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August 15, 2017

Bitcoin as an Investment Asset?

The summer of 2017 is forcing us to talk about Bitcoin in new ways. For several years now, even when it has been performing well, Bitcoin has seemed fairly easy to dismiss. Many of us didn't believe it had any shot of becoming a mainstreamalternative currency, and some of us even expected it to fizzle out entirely. Now, it's starting to seem clear that Bitcoin is here to stay. Its price has broken a $4,000 barrier that once seemed impossible, and as you may have seen in a recent post on this site, there is some speculation that it could reach $10,000 (or more).

This surge in value has come during a time that some seemed to view as a make-or-break year for cryptocurrency. But it is also coming less than two years after Bitcoin was defined as a commodity in a ruling by the U.S. Commodity Futures Trading Commission. Depending on how you feel about cryptocurrency, that ruling may have held no significance whatsoever. But if you were skeptical of its value, you gained a new way of thinking about it not as a currency alternative, but as an asset that can be bought and stored as an investment, much like gold.

But should it be an investment asset you consider?

One thing to consider that does not always get brought up in these conversations is that owning Bitcoin has become easier. A few years ago the whole idea of a digital wallet was complicated. These days it's more simple than ever. People understand that Bitcoin wallets allow users to receive, store, and send Bitcoins, with a store being the operative word when we talk about investing. There are more wallet options than there once were, and many of them particularly on mobile platforms are easier to use. This makes it an easier process to buy and hold onto Bitcoin, just as you might buy shares in a stock or a given quantity of gold.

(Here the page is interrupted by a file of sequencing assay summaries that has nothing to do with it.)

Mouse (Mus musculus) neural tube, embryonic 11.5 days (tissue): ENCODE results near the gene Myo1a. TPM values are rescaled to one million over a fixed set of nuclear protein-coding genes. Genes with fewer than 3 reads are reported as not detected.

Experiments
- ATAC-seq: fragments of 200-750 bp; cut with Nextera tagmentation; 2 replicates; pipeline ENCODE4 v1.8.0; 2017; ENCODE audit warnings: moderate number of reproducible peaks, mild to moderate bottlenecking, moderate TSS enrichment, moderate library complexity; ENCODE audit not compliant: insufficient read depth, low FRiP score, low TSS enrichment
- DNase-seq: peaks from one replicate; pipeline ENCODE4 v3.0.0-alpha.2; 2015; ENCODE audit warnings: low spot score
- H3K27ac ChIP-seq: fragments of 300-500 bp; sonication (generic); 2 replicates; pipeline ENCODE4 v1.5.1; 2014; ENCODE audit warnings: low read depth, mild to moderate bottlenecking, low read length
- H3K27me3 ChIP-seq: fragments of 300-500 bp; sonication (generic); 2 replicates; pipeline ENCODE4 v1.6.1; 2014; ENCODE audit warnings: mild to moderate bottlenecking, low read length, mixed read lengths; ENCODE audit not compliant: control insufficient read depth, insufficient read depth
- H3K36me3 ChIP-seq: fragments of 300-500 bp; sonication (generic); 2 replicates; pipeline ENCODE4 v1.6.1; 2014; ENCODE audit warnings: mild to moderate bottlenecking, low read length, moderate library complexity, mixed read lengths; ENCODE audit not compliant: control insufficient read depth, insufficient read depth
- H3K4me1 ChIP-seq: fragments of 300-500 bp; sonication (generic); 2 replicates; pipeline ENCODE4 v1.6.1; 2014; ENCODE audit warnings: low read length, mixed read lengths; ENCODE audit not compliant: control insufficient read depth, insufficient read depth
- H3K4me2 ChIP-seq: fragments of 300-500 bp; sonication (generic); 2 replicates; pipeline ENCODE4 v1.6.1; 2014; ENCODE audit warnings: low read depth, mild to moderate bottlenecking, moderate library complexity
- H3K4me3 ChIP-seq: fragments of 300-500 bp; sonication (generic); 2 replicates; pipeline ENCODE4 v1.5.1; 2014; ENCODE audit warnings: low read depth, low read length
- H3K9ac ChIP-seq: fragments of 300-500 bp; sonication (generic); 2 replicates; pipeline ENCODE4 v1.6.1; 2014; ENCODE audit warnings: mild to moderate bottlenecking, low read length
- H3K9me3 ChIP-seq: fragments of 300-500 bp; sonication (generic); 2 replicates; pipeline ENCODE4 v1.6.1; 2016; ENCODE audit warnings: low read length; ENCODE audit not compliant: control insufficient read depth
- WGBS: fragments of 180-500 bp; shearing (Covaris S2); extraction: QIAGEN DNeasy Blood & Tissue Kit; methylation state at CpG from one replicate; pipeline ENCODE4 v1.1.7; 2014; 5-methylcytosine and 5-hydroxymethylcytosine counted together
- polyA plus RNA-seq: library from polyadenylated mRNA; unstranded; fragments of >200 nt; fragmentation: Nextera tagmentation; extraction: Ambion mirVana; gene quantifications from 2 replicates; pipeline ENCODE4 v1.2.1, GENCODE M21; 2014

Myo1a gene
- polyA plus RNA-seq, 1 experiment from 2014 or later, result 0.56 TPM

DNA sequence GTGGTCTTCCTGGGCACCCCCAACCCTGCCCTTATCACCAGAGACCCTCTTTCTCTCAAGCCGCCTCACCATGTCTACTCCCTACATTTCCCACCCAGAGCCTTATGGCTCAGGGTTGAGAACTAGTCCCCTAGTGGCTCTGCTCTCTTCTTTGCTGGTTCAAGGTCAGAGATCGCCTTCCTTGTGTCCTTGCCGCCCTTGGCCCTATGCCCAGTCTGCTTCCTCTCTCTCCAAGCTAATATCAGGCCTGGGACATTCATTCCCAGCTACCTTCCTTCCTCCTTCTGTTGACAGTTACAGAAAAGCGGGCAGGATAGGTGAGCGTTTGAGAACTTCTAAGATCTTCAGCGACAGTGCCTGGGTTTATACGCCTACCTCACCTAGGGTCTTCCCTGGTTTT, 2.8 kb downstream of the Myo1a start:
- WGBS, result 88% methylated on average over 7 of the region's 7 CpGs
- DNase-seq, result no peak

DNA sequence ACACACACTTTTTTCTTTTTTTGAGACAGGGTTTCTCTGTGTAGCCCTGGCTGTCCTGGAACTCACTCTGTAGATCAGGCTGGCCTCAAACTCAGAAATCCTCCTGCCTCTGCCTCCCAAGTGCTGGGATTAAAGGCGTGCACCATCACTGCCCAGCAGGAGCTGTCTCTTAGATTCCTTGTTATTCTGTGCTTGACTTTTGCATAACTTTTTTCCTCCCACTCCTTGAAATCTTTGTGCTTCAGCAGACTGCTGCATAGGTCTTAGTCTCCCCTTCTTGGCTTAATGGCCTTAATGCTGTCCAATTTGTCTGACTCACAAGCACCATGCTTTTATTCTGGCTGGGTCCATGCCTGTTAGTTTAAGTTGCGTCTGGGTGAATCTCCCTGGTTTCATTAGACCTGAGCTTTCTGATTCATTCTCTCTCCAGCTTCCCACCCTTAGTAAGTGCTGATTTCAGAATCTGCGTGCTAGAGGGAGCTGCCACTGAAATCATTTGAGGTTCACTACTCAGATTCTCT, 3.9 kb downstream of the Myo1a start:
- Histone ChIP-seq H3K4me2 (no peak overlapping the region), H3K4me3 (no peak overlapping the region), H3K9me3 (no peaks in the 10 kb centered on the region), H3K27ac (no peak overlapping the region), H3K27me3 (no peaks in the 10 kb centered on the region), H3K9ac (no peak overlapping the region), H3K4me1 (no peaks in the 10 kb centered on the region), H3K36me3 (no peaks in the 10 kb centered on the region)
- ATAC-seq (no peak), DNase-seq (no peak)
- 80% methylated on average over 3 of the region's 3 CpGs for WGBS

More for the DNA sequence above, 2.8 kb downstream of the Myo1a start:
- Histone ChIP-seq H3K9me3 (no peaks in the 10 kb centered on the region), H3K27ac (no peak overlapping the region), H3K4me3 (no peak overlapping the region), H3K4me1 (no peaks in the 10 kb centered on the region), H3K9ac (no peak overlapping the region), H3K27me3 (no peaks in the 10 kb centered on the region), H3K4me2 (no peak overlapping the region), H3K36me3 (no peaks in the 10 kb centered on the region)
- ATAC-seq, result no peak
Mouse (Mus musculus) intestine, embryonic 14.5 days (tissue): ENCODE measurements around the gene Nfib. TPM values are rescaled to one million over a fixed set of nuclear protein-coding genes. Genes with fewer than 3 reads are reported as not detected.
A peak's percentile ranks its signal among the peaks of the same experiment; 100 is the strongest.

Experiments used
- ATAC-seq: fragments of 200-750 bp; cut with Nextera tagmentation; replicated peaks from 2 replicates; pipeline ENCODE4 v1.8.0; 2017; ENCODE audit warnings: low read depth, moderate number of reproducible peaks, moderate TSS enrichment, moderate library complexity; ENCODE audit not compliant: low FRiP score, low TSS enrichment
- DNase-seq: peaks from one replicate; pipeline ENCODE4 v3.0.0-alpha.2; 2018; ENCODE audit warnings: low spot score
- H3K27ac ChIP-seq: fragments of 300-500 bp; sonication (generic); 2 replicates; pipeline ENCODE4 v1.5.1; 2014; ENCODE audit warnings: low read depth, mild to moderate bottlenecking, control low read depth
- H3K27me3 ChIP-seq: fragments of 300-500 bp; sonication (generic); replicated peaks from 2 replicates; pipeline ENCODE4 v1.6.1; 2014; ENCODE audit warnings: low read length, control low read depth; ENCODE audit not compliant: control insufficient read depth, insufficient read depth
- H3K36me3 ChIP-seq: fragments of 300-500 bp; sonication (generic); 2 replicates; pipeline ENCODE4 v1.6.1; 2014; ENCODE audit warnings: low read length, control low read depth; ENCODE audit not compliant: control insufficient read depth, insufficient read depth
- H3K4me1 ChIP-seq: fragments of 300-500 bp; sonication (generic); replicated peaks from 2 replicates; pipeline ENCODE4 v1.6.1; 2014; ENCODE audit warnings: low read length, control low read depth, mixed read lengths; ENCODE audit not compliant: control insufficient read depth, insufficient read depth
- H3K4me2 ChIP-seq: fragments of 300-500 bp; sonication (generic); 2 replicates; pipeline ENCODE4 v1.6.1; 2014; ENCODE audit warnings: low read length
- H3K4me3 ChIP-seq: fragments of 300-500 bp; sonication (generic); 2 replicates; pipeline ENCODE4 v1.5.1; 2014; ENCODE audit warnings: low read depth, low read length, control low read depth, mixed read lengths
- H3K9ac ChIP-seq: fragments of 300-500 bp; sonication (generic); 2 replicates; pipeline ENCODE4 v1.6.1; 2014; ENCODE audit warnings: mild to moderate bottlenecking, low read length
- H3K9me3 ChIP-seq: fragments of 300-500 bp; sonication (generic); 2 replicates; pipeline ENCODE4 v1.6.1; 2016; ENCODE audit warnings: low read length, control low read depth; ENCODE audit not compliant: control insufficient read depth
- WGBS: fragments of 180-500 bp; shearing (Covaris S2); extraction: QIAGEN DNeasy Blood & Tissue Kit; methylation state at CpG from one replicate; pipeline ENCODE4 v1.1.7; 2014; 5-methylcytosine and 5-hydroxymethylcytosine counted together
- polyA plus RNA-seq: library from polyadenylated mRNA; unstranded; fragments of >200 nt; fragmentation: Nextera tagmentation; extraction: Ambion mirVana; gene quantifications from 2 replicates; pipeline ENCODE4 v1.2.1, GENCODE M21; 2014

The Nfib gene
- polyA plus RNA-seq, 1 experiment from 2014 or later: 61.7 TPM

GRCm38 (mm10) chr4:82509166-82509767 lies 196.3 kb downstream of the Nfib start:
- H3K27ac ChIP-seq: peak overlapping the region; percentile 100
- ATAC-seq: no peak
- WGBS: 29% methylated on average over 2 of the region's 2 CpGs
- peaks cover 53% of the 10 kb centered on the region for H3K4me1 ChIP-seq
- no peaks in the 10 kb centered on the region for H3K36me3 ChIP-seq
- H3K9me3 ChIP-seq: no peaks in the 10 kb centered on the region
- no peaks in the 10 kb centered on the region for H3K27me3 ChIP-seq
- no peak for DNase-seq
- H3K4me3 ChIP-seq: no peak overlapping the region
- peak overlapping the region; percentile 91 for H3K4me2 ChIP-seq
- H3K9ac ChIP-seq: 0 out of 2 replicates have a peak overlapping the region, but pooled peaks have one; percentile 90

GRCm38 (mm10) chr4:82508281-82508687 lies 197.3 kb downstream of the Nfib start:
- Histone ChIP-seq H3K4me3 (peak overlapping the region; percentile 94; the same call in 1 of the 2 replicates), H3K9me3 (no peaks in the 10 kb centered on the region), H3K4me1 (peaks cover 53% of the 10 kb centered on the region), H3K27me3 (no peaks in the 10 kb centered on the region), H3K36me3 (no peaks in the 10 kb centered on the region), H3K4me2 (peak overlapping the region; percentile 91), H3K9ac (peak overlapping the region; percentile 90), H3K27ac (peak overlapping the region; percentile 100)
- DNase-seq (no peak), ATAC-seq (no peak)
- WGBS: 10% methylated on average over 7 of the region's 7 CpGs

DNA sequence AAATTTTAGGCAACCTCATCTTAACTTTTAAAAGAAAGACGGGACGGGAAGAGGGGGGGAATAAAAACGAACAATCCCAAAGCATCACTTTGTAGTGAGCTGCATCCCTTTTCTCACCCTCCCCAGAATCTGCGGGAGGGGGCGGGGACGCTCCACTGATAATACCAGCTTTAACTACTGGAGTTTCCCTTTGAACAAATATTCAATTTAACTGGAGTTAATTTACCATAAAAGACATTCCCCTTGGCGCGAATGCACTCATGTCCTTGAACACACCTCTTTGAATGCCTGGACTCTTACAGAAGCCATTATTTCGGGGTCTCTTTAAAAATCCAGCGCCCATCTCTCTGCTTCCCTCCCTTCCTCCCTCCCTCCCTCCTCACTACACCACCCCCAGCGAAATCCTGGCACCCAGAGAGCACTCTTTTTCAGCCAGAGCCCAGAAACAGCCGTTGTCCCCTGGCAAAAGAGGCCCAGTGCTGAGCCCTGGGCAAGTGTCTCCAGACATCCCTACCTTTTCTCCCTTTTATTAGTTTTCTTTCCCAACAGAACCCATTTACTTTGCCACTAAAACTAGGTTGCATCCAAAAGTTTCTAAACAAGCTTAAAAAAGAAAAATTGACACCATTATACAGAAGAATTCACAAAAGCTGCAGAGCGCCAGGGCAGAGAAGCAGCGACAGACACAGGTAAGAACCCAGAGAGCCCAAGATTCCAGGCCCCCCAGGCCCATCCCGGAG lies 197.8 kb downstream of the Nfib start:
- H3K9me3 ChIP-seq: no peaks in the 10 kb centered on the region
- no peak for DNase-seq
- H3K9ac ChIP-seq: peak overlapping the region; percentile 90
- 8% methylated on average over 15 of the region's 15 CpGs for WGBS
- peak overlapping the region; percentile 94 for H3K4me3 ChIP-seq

That more or less solves practical issues associated with Bitcoin investment. Next comes strategy, and there, to some extent, you are on your own. And just to keep things complicated, expert takes on the idea are all over the place. Some argue that more people will be using Bitcoin, which should continue to inflate its value. Others argue that merchants are not accepting Bitcoin in high enough numbers. Some state that because there is a finite amount of Bitcoin in the world, demand will increase once it is all available. Meanwhile, others counter that at a certain point, early investors will cash out anyway which will deflate the market in the process. Advocates say that Bitcoin is far and away the strongest cryptocurrency, and skeptics acknowledge this but point to other digital currencies as more strategic investments.

These are the debates surrounding Bitcoin investment, and they are all questions you will need to address if it is something you are considering. But we do know that more people are considering making this sort of investment, and it's become easier to do if you are interested.

The views and opinions expressed herein are the author's own, and do not necessarily reflect those of EconMatters.

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